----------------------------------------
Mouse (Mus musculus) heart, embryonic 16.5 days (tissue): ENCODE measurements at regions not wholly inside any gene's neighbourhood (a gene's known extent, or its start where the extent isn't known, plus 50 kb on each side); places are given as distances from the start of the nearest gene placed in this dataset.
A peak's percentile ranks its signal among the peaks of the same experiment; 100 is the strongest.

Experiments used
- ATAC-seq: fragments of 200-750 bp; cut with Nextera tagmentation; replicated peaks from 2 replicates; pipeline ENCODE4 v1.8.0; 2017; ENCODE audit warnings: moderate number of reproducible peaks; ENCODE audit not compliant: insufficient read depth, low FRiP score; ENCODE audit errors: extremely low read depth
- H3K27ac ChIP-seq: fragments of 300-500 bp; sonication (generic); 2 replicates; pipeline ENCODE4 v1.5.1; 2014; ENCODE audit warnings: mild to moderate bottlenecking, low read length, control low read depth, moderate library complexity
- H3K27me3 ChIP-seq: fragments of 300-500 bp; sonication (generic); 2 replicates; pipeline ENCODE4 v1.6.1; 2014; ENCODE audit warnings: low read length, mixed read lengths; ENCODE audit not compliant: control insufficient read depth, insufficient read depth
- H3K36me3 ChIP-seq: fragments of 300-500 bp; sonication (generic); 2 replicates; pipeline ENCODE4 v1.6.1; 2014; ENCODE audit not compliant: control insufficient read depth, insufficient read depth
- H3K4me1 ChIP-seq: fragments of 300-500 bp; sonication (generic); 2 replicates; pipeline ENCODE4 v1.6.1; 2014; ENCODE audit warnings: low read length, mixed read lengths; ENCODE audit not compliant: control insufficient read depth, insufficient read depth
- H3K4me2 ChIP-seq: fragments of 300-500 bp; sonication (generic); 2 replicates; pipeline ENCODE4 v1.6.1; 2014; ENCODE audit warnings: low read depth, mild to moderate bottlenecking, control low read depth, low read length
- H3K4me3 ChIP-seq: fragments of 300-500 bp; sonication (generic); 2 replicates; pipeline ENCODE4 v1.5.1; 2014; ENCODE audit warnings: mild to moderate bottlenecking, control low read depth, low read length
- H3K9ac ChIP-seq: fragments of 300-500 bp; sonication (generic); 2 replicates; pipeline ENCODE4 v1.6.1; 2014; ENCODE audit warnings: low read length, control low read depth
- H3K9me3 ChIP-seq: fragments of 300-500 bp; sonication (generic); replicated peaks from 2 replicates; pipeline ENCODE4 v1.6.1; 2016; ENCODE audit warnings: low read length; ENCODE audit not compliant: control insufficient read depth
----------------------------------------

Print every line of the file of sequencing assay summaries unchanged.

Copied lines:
Mouse (Mus musculus) heart, embryonic 16.5 days (tissue): ENCODE measurements at regions not wholly inside any gene's neighbourhood (a gene's known extent, or its start where the extent isn't known, plus 50 kb on each side); places are given as distances from the start of the nearest gene placed in this dataset.
A peak's percentile ranks its signal among the peaks of the same experiment; 100 is the strongest.

Experiments used
- ATAC-seq: fragments of 200-750 bp; cut with Nextera tagmentation; replicated peaks from 2 replicates; pipeline ENCODE4 v1.8.0; 2017; ENCODE audit warnings: moderate number of reproducible peaks; ENCODE audit not compliant: insufficient read depth, low FRiP score; ENCODE audit errors: extremely low read depth
- H3K27ac ChIP-seq: fragments of 300-500 bp; sonication (generic); 2 replicates; pipeline ENCODE4 v1.5.1; 2014; ENCODE audit warnings: mild to moderate bottlenecking, low read length, control low read depth, moderate library complexity
- H3K27me3 ChIP-seq: fragments of 300-500 bp; sonication (generic); 2 replicates; pipeline ENCODE4 v1.6.1; 2014; ENCODE audit warnings: low read length, mixed read lengths; ENCODE audit not compliant: control insufficient read depth, insufficient read depth
- H3K36me3 ChIP-seq: fragments of 300-500 bp; sonication (generic); 2 replicates; pipeline ENCODE4 v1.6.1; 2014; ENCODE audit not compliant: control insufficient read depth, insufficient read depth
- H3K4me1 ChIP-seq: fragments of 300-500 bp; sonication (generic); 2 replicates; pipeline ENCODE4 v1.6.1; 2014; ENCODE audit warnings: low read length, mixed read lengths; ENCODE audit not compliant: control insufficient read depth, insufficient read depth
- H3K4me2 ChIP-seq: fragments of 300-500 bp; sonication (generic); 2 replicates; pipeline ENCODE4 v1.6.1; 2014; ENCODE audit warnings: low read depth, mild to moderate bottlenecking, control low read depth, low read length
- H3K4me3 ChIP-seq: fragments of 300-500 bp; sonication (generic); 2 replicates; pipeline ENCODE4 v1.5.1; 2014; ENCODE audit warnings: mild to moderate bottlenecking, control low read depth, low read length
- H3K9ac ChIP-seq: fragments of 300-500 bp; sonication (generic); 2 replicates; pipeline ENCODE4 v1.6.1; 2014; ENCODE audit warnings: low read length, control low read depth
- H3K9me3 ChIP-seq: fragments of 300-500 bp; sonication (generic); replicated peaks from 2 replicates; pipeline ENCODE4 v1.6.1; 2016; ENCODE audit warnings: low read length; ENCODE audit not compliant: control insufficient read depth